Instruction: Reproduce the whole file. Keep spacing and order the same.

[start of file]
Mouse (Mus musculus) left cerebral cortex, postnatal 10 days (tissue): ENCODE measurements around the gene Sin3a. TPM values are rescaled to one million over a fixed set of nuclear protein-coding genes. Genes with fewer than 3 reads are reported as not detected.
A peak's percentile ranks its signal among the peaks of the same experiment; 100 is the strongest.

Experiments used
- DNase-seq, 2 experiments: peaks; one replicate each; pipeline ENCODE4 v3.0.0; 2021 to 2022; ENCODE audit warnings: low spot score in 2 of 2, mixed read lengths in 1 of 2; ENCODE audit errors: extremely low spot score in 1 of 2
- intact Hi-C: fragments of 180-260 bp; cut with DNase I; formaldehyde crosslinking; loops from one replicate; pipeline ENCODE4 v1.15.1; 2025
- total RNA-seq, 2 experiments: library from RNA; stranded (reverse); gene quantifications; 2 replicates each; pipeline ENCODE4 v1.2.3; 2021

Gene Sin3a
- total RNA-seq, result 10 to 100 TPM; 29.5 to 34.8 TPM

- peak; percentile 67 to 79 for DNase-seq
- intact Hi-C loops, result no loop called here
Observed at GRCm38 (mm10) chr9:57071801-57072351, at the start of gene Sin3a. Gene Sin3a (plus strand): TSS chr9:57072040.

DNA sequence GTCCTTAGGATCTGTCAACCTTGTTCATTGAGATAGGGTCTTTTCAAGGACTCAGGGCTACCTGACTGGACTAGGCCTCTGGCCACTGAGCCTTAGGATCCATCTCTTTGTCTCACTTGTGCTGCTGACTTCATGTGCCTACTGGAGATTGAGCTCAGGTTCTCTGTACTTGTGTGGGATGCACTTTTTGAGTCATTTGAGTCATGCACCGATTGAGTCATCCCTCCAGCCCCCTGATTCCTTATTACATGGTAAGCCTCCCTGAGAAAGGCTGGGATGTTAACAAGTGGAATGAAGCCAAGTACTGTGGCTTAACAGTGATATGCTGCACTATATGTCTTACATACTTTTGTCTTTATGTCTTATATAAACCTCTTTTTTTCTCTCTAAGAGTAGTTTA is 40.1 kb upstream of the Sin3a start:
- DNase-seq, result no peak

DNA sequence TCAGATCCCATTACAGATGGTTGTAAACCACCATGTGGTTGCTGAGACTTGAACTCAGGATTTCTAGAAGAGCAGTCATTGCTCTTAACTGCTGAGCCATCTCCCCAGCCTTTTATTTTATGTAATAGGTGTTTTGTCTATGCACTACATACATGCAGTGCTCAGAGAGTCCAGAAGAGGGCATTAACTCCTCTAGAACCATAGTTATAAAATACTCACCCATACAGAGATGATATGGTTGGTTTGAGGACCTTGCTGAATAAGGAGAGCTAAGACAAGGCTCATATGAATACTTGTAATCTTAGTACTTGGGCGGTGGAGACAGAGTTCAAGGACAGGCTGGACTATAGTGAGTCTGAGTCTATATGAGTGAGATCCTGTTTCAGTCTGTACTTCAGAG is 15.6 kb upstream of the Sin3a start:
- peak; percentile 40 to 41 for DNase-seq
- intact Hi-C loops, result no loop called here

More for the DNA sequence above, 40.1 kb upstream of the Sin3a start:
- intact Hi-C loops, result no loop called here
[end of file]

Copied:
Mouse (Mus musculus) left cerebral cortex, postnatal 10 days (tissue): ENCODE measurements around the gene Sin3a. TPM values are rescaled to one million over a fixed set of nuclear protein-coding genes. Genes with fewer than 3 reads are reported as not detected.
A peak's percentile ranks its signal among the peaks of the same experiment; 100 is the strongest.

Experiments used
- DNase-seq, 2 experiments: peaks; one replicate each; pipeline ENCODE4 v3.0.0; 2021 to 2022; ENCODE audit warnings: low spot score in 2 of 2, mixed read lengths in 1 of 2; ENCODE audit errors: extremely low spot score in 1 of 2
- intact Hi-C: fragments of 180-260 bp; cut with DNase I; formaldehyde crosslinking; loops from one replicate; pipeline ENCODE4 v1.15.1; 2025
- total RNA-seq, 2 experiments: library from RNA; stranded (reverse); gene quantifications; 2 replicates each; pipeline ENCODE4 v1.2.3; 2021

Gene Sin3a
- total RNA-seq, result 10 to 100 TPM; 29.5 to 34.8 TPM

- peak; percentile 67 to 79 for DNase-seq
- intact Hi-C loops, result no loop called here
Observed at GRCm38 (mm10) chr9:57071801-57072351, at the start of gene Sin3a. Gene Sin3a (plus strand): TSS chr9:57072040.

DNA sequence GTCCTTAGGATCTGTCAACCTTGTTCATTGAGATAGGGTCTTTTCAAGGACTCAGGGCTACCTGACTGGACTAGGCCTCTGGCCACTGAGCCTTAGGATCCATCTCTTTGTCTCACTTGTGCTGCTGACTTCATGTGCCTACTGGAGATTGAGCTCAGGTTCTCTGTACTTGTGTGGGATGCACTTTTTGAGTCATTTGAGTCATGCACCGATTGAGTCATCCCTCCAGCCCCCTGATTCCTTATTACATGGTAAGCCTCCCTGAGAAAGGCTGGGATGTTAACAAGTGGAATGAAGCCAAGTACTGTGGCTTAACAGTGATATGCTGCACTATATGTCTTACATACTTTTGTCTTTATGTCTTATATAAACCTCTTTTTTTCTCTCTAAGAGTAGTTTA is 40.1 kb upstream of the Sin3a start:
- DNase-seq, result no peak

DNA sequence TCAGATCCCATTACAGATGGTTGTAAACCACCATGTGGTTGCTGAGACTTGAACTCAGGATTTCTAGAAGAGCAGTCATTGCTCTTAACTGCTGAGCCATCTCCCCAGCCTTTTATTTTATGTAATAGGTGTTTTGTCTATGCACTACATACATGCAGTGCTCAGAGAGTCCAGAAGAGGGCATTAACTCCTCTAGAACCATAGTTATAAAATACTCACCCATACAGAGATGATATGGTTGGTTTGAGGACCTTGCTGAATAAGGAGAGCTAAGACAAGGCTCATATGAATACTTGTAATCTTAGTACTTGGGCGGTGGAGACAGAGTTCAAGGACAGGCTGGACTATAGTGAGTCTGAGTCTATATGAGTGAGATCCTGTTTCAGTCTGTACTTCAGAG is 15.6 kb upstream of the Sin3a start:
- peak; percentile 40 to 41 for DNase-seq
- intact Hi-C loops, result no loop called here

More for the DNA sequence above, 40.1 kb upstream of the Sin3a start:
- intact Hi-C loops, result no loop called here